The reliability and clinical validity of functional magnetic resonance imaging in the assessment of language in pre-surgical patients with temporal lobe epilepsy.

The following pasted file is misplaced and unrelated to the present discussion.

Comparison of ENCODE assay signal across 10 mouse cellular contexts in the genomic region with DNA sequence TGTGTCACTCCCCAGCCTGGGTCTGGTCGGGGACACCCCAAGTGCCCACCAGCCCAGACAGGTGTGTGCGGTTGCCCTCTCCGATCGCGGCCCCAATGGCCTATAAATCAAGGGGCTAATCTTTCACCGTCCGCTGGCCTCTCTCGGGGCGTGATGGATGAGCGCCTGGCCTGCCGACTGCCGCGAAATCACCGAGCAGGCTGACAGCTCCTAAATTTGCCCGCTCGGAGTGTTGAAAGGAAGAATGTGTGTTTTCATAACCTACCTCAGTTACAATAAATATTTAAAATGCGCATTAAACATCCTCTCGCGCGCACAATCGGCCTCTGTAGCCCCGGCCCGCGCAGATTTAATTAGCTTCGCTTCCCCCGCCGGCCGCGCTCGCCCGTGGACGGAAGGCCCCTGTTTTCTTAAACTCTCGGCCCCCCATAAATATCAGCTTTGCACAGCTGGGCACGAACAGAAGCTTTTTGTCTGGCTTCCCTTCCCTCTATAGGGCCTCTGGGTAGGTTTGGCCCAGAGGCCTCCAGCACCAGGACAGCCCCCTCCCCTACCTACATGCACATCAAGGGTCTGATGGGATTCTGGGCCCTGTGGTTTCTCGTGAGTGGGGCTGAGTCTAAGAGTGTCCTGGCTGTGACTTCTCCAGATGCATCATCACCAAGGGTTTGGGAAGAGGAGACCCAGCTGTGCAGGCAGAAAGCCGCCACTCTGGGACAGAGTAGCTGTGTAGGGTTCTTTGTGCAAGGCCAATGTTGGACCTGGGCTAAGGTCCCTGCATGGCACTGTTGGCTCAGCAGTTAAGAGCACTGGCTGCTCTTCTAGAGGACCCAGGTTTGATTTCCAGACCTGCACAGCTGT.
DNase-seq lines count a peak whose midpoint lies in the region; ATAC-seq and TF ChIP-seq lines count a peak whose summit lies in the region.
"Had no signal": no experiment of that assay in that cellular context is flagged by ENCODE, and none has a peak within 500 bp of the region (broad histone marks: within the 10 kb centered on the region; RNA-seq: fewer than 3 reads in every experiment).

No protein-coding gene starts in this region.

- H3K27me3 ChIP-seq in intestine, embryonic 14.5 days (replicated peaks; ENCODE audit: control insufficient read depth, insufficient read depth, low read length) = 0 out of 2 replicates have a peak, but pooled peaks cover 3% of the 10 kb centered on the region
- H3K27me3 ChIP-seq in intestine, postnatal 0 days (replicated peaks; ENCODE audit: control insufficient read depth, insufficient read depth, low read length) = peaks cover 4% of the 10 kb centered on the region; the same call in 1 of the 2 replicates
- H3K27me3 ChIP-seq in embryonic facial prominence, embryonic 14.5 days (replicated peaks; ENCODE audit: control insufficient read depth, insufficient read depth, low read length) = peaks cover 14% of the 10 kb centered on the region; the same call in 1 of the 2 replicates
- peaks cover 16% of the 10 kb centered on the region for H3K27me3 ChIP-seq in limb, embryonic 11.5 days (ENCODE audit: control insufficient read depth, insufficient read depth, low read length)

Defining language lateralisation is important to minimise morbidity in patients treated surgically for temporal lobe epilepsy (TLE). Functional magnetic resonance imaging (fMRI) offers a promising, non-invasive, alternative strategy to the Wada test. Here, fMRI has been used to study healthy controls and patients with TLE in order (i) to define language-related activation patterns and their reproducibility; (ii) to compare lateralisation determined by fMRI with that from the Wada test; and (iii) to explore the usefulness of multiple fMRI language paradigms. 18 healthy controls (12 right-handed and 6 left-handed) and 24 pre-operative TLE patients (19 right-handed: 12 left-TLE, 7 right-TLE; 5 left-handed: 2 right-TLE, 3 left-TLE) were studied using fMRI. Four fMRI language paradigms used: phonetic and semantic fluency, and the naming of living and non-living things. The data for all 4 tasks were acquired during a single scanning session on two occasions. All patients also underwent Wada testing. In patients and controls, phonetic and semantic fluency tasks were robustly activating and strongly lateralising. Quantified language-related lateralisation from fMRI verbal fluency data was highly reproducible and concordant with the lateralisation of the Wada test. Both fluency tasks identified patients with atypical language lateralisation, including 4/12 right-handed patients with left-TLE and 4/5 left-handed TLE patients, regardless of the side of epileptic focus. In comparison, the two confrontational naming tasks were not strongly lateralising and did not reliably agree with Wada lateralisation in either 12 right-handed controls or 19 right-handed patients with TLE. However, there was a difference in the pattern of fMRI activation in right-handed pat ients with left-TLE. Left-TLE patients had a more right lateralised network of activation when naming living things relative to non-living things, suggesting that some patients may be at risk of a category specific naming decline for non-living things after left anterior temporal lobectomy. These results demonstrate that non-invasive fMRI measures of languagerelated lateralisation may provide a practical and reliable alternative to invasive testing for pre-surgical language lateralisation in patients with TLE. The high proportion of TLE patients showing atypical language lateralisation suggests considerable plasticity of language representation in the brains of patients with intractable TLE.